Feb. 21 wine and song salute

Godello's Tamales

Godello’s Tamales

Fear not good reader, this is only a list of seven, a set lucky wines and songs to play as you sip. On February 21st VINTAGES will roll a mid-winter classic release and though my recommendations will think globally next week, here the choices come out of Ontario, from parts Niagara and Lake Erie North Shore.

My picks are varied and the wines of a coagulated character best described as sui generis. Grapes come from old vines, are dried in kilns, fashioned in the Venetian Ripasso method and left on the vine to be stricken by the noble rot known as botrytis.

The brilliant leap of modern winemaking science allows the ancient to be realized in the present. Wines that pour themselves. Just as the earth has invisibly predisposed the vines, from cataclysms and through its evolution, so history is the unhurried intent. Winemakers are the messenger.

All this from Wine Country Ontario. Get to know it.

Speaking of WCO, if you happen to be heading to Ottawa for Winterlude this coming weekend, the VQA Wine Truck will be there, in Confederation Park.

Meanwhile back in Toronto, my seven wine and song salute begins here.

From left to right: Château Des Charmes Old Vines Riesling 2012, Ridgepoint Merlot 2010, Bricklayer's Reward Block 7 Cabernet Sauvignon 2012, Burning Kiln Stick Shaker Savagnin 2013, Thirty Bench Small Lot Chardonnay 2012, Andrew Peller Signature Series Sauvignon Blanc 2012, Inniskillin Discovery Series Botrytis Affected Viognier 2013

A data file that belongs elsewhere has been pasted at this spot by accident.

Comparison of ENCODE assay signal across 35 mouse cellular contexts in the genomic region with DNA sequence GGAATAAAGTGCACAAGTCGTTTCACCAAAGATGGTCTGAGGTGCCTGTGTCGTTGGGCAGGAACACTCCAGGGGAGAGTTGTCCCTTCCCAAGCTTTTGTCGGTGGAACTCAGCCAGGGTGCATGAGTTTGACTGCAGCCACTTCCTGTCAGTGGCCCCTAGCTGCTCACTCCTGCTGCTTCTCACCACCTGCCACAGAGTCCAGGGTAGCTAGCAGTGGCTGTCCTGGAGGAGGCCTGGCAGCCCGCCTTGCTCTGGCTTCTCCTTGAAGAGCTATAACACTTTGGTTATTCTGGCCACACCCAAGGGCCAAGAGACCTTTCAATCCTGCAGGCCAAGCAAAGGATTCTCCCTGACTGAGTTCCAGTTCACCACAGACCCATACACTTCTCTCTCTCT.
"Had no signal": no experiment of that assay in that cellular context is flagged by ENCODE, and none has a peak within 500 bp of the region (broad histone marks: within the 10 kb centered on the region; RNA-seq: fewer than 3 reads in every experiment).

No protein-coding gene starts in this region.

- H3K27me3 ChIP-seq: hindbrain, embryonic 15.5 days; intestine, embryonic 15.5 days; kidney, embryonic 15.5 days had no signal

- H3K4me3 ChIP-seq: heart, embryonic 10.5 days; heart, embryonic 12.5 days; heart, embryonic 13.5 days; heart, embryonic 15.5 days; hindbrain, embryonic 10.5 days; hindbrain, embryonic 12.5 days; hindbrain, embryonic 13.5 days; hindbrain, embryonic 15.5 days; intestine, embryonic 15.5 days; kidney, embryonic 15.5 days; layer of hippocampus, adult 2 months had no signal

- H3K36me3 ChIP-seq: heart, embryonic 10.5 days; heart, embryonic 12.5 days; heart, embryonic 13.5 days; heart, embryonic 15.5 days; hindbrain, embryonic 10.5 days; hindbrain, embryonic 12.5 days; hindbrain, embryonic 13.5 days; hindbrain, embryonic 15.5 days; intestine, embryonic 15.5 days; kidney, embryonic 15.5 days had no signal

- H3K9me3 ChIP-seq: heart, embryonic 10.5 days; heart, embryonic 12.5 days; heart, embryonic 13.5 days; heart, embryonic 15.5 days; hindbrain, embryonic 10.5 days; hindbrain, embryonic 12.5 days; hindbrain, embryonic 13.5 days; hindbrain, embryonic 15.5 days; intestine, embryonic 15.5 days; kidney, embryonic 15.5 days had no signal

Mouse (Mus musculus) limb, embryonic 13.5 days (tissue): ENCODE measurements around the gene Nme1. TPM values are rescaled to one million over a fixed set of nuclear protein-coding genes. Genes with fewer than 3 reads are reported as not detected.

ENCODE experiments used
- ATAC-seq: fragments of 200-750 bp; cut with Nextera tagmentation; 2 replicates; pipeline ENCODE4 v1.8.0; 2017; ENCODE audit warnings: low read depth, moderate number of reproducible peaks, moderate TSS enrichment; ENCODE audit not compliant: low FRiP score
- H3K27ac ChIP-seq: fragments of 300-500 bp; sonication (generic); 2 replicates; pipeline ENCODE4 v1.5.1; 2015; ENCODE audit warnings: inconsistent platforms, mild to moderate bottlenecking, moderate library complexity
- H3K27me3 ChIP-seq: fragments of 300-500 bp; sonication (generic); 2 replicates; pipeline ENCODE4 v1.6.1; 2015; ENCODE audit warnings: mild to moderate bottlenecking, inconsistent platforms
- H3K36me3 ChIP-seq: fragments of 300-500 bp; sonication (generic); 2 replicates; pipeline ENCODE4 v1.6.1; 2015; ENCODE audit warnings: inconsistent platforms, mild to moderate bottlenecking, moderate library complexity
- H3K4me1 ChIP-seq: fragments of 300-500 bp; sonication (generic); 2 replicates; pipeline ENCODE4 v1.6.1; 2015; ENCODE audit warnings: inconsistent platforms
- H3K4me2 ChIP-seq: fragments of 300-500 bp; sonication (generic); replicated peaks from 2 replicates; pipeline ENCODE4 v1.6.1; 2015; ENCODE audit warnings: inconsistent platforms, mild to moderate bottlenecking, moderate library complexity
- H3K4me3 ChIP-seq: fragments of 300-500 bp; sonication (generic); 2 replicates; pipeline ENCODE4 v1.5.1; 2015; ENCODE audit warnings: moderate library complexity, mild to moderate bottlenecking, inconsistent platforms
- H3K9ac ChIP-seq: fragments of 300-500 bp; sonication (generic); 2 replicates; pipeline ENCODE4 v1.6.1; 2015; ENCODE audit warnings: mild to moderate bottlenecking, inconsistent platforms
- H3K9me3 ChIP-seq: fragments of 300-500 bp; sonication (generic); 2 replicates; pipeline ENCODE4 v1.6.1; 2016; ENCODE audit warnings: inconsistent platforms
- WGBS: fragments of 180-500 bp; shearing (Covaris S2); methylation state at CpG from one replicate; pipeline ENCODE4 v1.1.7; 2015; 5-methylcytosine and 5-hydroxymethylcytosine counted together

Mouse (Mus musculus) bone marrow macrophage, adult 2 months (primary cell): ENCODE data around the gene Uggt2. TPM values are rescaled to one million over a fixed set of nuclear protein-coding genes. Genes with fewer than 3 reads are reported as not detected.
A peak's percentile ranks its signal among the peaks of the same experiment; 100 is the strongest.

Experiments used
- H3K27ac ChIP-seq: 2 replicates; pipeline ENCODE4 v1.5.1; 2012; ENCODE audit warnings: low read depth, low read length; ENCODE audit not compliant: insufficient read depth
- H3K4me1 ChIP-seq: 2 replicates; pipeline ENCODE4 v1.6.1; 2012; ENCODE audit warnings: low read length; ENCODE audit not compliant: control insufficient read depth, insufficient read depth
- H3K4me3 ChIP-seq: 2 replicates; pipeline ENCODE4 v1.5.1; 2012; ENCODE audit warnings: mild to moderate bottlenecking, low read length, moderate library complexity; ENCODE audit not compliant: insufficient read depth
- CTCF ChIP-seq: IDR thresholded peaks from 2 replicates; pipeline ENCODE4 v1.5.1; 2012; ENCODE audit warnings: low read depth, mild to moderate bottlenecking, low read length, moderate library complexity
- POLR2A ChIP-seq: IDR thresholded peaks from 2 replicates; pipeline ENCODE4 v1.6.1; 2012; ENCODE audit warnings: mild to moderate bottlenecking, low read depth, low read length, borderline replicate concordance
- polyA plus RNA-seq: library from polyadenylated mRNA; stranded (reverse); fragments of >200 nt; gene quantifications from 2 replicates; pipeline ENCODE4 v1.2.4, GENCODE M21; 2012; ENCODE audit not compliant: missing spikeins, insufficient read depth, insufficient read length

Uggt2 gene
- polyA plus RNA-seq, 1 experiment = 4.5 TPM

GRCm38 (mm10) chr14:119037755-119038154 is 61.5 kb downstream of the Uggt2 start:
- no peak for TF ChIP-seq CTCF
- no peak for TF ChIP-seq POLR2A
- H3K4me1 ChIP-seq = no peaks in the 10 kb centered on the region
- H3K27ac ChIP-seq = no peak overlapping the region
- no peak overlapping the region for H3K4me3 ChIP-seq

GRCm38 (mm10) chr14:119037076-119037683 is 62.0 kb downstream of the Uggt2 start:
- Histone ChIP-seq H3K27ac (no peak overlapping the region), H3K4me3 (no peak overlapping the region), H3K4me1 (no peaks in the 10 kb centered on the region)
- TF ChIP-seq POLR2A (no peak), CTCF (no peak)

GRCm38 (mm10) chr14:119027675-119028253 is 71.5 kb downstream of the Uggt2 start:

From left to right: Château Des Charmes Old Vines Riesling 2012, Ridgepoint Merlot 2010, Bricklayer’s Reward Block 7 Cabernet Sauvignon 2012, Burning Kiln Stick Shaker Savagnin 2013, Thirty Bench Small Lot Chardonnay 2012, Andrew Peller Signature Series Sauvignon Blanc 2012, Inniskillin Discovery Series Botrytis Affected Viognier 2013

Château Des Charmes Old Vines Riesling 2012, VQA Niagara On The Lake, Ontario (277228, $16.95, WineAlign)

Showy and yet so balanced and pristine. The cleanest fruit representing classic Niagara Peninsula Riesling from the ’12 vintage yet with an open mind to be walking far from home. Though void of agitation, there is plenty of verve and life. It comes by way of a mineral meets saline intensity, of iron and life, in wine. Like “sour building high as heaven,” and the components all kiss each other clean. Full of fine pastry layering, glycerine textured but not oily fruit, full and yet somehow so lacy. A really special Riesling from down by the lake.  Tasted January 2015  @MBosc

Ridgepoint Merlot 2010, Ripasso Style, VQA Twenty Mile Bench, Ontario (270488, $19.95, WineAlign)

Ridgepoint’s Ripasso style Merlot takes the varietal, stands it on its head and shakes the rust from out of its bones. It wears “a coat of feelings and they are loud,” with drying and painted flavours over top porcine, cocoa, wild and tight aromas. Merlot in a purple bottle, an animal collective, peppery, interesting, very Niagara, very Ripasso. Good length.  Tasted January 2015  @Ridgepointwines

Bricklayer’s Reward Block 7 Cabernet Sauvignon 2012, VQA Lake Erie North Shore, Ontario (406124, $19.95, WineAlign)